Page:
IT WAS fitting that last Sunday’s public tour of the Candowie reservoir was held on one of the hottest days this year, in the middle of a two-week heat wave in one of the driest summers on record.
While some of the visitors were civil engineering fans, most were residents of Phillip Island, Grantville, San Remo and the coastal villages keen to hear about an upgrade of the reservoir that will double their water supply. In the summer of 2006-07, they learned just how vulnerable they were when the reservoir got down to just 7 per cent.
Some, like me, may have been under the impression that enlarging a dam involves digging it deeper. In fact, it means the opposite: the reservoir walls will be raised by three metres, doubling water storage capacity from 2263ML to 4463ML.
Allowing for an expected 166 per cent population increase by 2055, the supply is expected to serve the community for at least the next 50 years.
The reservoir, which was built in 1964, is fed from the Tennent Creek catchment. Storage capacity was first increased in 1978 and again in 1982. After the 2007 drought, Westernport was licensed to take excess store water from the Bass River and Corinella bore fields.
The dam extension required Westernport to buy 32 hectares from farmers surrounding the dam. Some trees had to be cleared but 28 hectares will be replanted with locally indigenous shrubs and trees.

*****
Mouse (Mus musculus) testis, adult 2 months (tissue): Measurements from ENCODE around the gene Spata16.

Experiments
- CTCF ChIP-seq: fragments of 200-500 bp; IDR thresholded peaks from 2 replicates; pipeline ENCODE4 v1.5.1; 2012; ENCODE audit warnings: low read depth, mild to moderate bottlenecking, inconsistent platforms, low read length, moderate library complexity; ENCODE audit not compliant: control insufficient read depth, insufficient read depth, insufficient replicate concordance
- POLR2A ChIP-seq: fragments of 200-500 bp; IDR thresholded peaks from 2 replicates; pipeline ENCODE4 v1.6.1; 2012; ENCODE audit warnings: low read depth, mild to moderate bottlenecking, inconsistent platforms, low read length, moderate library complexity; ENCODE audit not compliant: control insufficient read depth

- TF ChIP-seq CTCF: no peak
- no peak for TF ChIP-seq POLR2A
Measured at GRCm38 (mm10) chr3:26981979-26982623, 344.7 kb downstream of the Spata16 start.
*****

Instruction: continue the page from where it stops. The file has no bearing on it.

Eight hundred metres of the Grantville-Glen Alvie road north of the dam will also need to be raised a metre to prevent flooding.
If nothing else, the dry weather has been a godsend for the construction team. Most of the precast concrete panels are in place and many of the preliminary perimeter works near completion. The $9 million project is expected to be completed by the end of June, in time for the winter rains.
Asked whether it might not have been cheaper to buy desal water, Westernport Water’s managing director Murray Jackson just rolled his eyes. Capturing the rain that falls from the skies, via the local streams, is a much cheaper option, he said, but a connection to the desal pipeline would provide a back-up in extreme drought conditions.
Mr Jackson said the reservoir currently spills 3000ML a year on average, so the upgrade enables them to store water that’s already available and to reduce flooding downstream.
While the reservoir is low, Westernport Water is also upgrading infrastructure to cope with a “one in 100,000 year” flood event and improve earthquake safety and dam surveillance.